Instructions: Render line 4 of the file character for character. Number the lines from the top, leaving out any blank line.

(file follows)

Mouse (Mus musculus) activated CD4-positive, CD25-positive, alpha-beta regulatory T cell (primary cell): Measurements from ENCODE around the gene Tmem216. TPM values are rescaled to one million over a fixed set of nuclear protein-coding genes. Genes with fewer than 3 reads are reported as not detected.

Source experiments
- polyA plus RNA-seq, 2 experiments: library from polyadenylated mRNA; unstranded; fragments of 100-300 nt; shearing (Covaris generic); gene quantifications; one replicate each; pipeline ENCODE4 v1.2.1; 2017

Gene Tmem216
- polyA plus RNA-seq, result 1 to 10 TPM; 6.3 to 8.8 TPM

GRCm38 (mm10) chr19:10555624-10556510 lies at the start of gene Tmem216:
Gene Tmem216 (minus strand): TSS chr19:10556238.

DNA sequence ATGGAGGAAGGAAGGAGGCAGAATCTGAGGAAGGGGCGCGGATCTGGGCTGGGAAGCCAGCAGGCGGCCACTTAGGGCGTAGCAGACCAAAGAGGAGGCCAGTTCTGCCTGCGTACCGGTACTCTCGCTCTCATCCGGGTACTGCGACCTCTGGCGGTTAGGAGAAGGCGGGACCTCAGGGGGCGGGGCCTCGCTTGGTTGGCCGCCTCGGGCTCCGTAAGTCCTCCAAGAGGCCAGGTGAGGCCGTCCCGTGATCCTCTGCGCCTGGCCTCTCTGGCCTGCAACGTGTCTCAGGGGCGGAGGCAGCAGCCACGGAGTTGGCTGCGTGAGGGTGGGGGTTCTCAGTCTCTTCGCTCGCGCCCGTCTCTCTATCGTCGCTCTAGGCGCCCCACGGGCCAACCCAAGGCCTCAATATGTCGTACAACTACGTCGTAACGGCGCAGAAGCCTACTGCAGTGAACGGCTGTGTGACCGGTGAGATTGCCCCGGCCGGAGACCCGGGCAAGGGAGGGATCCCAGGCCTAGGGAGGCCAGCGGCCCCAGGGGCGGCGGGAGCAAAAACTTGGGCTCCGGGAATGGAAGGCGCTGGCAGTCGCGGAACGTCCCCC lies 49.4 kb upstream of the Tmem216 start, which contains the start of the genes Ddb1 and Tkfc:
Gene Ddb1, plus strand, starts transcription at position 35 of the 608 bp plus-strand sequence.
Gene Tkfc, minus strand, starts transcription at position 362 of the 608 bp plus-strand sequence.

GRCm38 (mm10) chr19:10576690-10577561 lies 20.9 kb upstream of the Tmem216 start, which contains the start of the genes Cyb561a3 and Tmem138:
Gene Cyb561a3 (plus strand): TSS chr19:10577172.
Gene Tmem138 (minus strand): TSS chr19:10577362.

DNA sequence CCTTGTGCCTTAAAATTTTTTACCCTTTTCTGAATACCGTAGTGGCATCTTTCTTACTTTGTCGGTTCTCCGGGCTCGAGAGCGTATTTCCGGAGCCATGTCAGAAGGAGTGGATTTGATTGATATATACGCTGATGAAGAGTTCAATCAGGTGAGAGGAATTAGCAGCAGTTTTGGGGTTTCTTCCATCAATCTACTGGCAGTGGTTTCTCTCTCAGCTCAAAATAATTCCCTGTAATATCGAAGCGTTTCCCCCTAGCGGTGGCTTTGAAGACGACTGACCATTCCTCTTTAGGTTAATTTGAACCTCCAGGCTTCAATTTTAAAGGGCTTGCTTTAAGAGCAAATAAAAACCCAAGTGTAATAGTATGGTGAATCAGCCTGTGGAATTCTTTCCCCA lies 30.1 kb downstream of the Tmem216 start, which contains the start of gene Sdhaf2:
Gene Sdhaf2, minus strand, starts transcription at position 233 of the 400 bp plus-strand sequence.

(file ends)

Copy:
Gene Tmem216